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Welcome to the Berkeley Linguistics Department! With the first linguistics department to be established in North America (in 1901), Berkeley has a rich and distinguished tradition of rigorous linguistic documentation and theoretical innovation, making it an exciting and fulfilling place to carry out linguistic research. Its original mission, due to the anthropologist Alfred Kroeber and the Sanskrit and Dravidian scholar Murray B. Emeneau, was the recording and describing of unwritten languages, especially American Indian languages spoken in California and elsewhere in the United States. The current Department of Linguistics continues this tradition, integrating careful, scholarly documentation with cutting-edge theoretical work in phonetics, phonology and morphology; syntax, semantics, and pragmatics; psycholinguistics; sociolinguistics and anthropological linguistics; historical linguistics; typology; and cognitive linguistics.

In the Spotlight

Máíhɨki Project

Lev Michael working with Máíhɨki speakers.

Máíhɨki is a minimally documented Tukanoan language spoken in northern Peruvian Amazonia by the Máíhuna people. Very few young Máíhunas currently speak the language of their parents and grandparents, but as part of a broader effort to maintain a distinct Máíhuna identity, Máíhuna community leaders and a team of UC Berkeley researchers led by Lev Michael have launched a multi-year project to document Máíhɨki and support its revitalization.

The Máíhɨki Project centrally involves community members that are trained in linguistics by the Berkeley team as researchers, and will develop and test new approaches to language revitalization, including family-based language revitalization techniques. The long-term documentation goals for the Máíhɨki Project include the compilation of an extensive dictionary and a substantial collection of oral texts that document important aspects of Máíhuna history and cultural practices, and the preparation of a comprehensive descriptive grammar and a substantial set of materials for teaching and learning Máíhɨki.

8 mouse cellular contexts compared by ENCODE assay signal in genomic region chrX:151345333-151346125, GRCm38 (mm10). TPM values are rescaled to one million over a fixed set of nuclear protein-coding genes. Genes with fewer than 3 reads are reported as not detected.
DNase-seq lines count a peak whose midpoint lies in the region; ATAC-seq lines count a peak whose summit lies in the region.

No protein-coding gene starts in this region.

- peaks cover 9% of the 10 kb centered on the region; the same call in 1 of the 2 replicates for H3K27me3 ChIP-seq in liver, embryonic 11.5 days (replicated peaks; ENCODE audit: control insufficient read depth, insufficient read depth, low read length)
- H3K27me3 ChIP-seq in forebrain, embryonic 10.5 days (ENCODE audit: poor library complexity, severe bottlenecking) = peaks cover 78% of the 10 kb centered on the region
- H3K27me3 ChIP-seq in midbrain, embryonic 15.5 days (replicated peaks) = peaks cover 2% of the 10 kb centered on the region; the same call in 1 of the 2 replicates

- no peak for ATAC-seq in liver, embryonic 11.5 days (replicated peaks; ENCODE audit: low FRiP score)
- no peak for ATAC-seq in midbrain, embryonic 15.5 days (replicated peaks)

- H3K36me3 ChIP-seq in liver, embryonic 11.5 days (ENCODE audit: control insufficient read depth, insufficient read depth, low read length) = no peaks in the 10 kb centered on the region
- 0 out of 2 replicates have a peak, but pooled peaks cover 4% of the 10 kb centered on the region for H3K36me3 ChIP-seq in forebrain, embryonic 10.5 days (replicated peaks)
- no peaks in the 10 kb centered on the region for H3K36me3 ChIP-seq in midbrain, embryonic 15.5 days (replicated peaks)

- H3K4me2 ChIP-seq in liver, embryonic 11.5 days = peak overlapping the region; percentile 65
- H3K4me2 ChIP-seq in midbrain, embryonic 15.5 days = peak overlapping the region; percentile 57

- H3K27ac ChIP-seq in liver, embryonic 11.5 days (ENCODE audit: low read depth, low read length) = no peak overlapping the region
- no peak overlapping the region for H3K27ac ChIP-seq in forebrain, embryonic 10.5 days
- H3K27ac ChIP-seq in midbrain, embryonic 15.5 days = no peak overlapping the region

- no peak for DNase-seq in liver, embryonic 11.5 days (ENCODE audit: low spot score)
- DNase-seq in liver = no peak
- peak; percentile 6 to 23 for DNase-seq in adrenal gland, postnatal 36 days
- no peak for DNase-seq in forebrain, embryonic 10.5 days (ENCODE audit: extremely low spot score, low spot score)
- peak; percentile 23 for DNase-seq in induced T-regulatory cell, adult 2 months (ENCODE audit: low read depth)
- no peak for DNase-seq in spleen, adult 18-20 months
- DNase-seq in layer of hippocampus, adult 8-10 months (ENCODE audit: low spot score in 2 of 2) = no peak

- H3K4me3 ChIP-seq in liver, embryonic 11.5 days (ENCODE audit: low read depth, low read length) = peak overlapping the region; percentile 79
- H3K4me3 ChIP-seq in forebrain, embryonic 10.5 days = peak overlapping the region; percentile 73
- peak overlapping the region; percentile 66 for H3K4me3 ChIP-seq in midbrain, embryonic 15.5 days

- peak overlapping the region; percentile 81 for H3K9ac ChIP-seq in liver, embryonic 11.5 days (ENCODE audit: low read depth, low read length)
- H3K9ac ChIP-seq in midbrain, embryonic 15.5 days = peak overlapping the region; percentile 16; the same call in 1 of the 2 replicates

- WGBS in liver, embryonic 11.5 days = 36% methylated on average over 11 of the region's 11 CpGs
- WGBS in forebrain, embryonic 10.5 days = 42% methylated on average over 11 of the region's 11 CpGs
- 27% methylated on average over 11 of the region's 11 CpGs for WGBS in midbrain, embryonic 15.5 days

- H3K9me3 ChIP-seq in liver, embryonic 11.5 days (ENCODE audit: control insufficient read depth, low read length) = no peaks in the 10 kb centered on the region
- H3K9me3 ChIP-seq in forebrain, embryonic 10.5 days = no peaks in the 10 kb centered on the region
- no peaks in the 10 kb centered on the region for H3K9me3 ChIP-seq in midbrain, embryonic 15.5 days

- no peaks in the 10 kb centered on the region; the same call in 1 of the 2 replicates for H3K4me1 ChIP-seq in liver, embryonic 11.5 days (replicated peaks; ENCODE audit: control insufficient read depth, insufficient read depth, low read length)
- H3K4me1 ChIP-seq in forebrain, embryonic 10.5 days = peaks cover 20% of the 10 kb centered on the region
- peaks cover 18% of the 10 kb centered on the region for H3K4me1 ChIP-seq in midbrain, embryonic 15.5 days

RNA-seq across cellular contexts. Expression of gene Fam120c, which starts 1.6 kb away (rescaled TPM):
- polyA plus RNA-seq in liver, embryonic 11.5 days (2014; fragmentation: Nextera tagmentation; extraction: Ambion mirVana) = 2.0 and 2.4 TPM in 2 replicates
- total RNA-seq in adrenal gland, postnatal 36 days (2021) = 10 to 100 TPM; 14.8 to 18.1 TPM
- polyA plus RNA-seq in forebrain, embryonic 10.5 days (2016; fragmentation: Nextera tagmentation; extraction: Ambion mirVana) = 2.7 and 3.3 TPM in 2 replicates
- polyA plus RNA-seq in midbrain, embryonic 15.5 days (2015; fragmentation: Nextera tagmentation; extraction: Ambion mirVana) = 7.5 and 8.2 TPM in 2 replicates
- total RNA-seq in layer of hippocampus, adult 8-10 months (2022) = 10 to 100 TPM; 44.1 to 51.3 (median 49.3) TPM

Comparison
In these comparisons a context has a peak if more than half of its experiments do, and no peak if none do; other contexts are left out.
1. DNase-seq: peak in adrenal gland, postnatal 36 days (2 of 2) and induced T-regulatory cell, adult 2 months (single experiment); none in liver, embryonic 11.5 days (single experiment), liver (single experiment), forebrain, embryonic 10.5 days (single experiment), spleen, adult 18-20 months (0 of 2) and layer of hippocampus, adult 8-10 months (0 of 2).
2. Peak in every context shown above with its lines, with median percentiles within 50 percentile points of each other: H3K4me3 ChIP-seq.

In addition to the importance that the documentation of Máíhɨki has to the Máíhuna people, research on this language also promises to be important for linguistics. Due to the unique genetic and areal relationship it has to the languages of northwest Amazonia, Máíhɨki can give linguists insight into theoretically important language contact processes in the region and into the history of the Tukanoan language family. Máíhɨki is also rich in the kinds of Amazonian grammatical phenomena that have drawn the attention of typologists in recent years, including a complex system of classifiers, morphological frustratives, and complex serial verb constructions. Ongoing fieldwork includes graduate student Stephanie Farmer and Cabeceras Aid Project fieldworker Christine Beier.

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